Photo by Melanie Kreutz on Unsplash

There is an ongoing conversation within the Black communities about representation. We need to see us. Include us. That sentiment is across the board but often expressed in the entertainment industry. One of the main reasons aside from talented and qualified actors being able to work is that when people see themselves they have better self esteem, more ambition, and pride in general.

Over the years we have seen many more Black people in roles and getting paid a little bit better, and making a difference on the culture and the world at large. However, I’ve seen a few folks express frustration with what we are being presented with. The struggle film. Precious, 13 Years A Slave, any movie or television show wrongfully accused, convicted, or otherwise treated badly because of their race or the system based on race.

These shows are presenting opportunity and visibility and often awareness that some may be uneducated about. At the same time it is showing only the sad and depressing side of a whole entire culture. White people are able to have programs that show the differences of class, experience, location, and so on. So now people are tired of being slaves and prisoners.

I believe that both and are necessary in change. There have been a few movies or television shows I’ve skipped because I didn’t think it would add enough to my life for me to watch. However, I do believe it’s valuable to be able to direct a friend to a show to get a little bit of an understanding.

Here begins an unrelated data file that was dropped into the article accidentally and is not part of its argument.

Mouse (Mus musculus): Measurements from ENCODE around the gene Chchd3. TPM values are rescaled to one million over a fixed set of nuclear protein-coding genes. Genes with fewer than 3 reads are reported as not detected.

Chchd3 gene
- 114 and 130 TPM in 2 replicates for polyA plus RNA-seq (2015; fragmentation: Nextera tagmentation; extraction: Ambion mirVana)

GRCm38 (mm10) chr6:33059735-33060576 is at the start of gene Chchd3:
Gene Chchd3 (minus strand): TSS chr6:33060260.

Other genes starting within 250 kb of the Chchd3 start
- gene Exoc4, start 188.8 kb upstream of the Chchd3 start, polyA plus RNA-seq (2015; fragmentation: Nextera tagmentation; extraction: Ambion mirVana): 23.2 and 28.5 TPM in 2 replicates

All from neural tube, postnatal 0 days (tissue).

Now Netflix is my jam, it is one of my main streaming services. I’ve curated such a full algorithm of foolery and inspiration. Nailed it with Nicole Byer is one of my favorites along with teen angst and documentaries. Recently, Netflix has recommended African made movies and series. Like the devoted algorithm follower I am I clicked and added a few of them to my list.

When it’s a slow not really much I want to watch day, I’ll pick the unfamiliar African made show. As I was watching the latest movie Just In Time set in Nairobi I realized this is exactly what people are asking for. Black people living life. The struggle had nothing to do with race or class, it was about love. Love in friendship, in family, and romantically. The issues brought up were the same as any Jennifer Aniston or Jennifer Gardner movie.

The settings extras in the movie were Black Africans as wait staff at a restaurant and patrons at a bookstore. No one looking at another in suspicion of them doing or being something bad. What I realized in watching that movie was I don’t often see Black people being themselves especially in the United States but in some places it seems like a natural thing. The writer of the movie didn’t force the issues of being Black and having a job and so on. They just were.

There is hope in seeing who we are as people, like just humans. Being. Although the struggle is a part of our history and important to know and honor, we all need to know we exist outside or in spite of the struggle. So the more the African market leads that, maybe it’ll connect in the rest of our minds and the rest of us will make entertainment in line.

A Black woman of many talents. Comedian, writer, producer, and human person.